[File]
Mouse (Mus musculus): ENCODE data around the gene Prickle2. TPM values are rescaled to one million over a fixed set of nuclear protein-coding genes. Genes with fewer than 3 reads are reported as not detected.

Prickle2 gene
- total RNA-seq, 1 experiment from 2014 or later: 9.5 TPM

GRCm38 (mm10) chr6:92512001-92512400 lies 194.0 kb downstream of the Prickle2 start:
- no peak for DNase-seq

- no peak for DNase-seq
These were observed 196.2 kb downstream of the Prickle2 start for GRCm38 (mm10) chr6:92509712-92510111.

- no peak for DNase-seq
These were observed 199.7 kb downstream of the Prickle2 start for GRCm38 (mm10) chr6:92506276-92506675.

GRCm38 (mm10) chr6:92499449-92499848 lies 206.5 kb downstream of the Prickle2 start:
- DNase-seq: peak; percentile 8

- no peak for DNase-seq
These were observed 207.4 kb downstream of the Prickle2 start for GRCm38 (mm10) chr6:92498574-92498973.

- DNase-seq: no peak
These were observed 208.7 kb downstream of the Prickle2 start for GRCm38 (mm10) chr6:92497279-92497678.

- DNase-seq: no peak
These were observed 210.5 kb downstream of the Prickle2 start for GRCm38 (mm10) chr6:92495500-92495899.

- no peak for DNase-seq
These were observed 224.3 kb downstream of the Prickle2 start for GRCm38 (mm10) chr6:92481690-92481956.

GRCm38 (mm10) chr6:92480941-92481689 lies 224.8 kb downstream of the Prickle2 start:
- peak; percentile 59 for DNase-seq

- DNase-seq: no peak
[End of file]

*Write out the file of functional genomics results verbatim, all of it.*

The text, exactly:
Mouse (Mus musculus): ENCODE data around the gene Prickle2. TPM values are rescaled to one million over a fixed set of nuclear protein-coding genes. Genes with fewer than 3 reads are reported as not detected.

Prickle2 gene
- total RNA-seq, 1 experiment from 2014 or later: 9.5 TPM

GRCm38 (mm10) chr6:92512001-92512400 lies 194.0 kb downstream of the Prickle2 start:
- no peak for DNase-seq

- no peak for DNase-seq
These were observed 196.2 kb downstream of the Prickle2 start for GRCm38 (mm10) chr6:92509712-92510111.

- no peak for DNase-seq
These were observed 199.7 kb downstream of the Prickle2 start for GRCm38 (mm10) chr6:92506276-92506675.

GRCm38 (mm10) chr6:92499449-92499848 lies 206.5 kb downstream of the Prickle2 start:
- DNase-seq: peak; percentile 8

- no peak for DNase-seq
These were observed 207.4 kb downstream of the Prickle2 start for GRCm38 (mm10) chr6:92498574-92498973.

- DNase-seq: no peak
These were observed 208.7 kb downstream of the Prickle2 start for GRCm38 (mm10) chr6:92497279-92497678.

- DNase-seq: no peak
These were observed 210.5 kb downstream of the Prickle2 start for GRCm38 (mm10) chr6:92495500-92495899.

- no peak for DNase-seq
These were observed 224.3 kb downstream of the Prickle2 start for GRCm38 (mm10) chr6:92481690-92481956.

GRCm38 (mm10) chr6:92480941-92481689 lies 224.8 kb downstream of the Prickle2 start:
- peak; percentile 59 for DNase-seq

- DNase-seq: no peak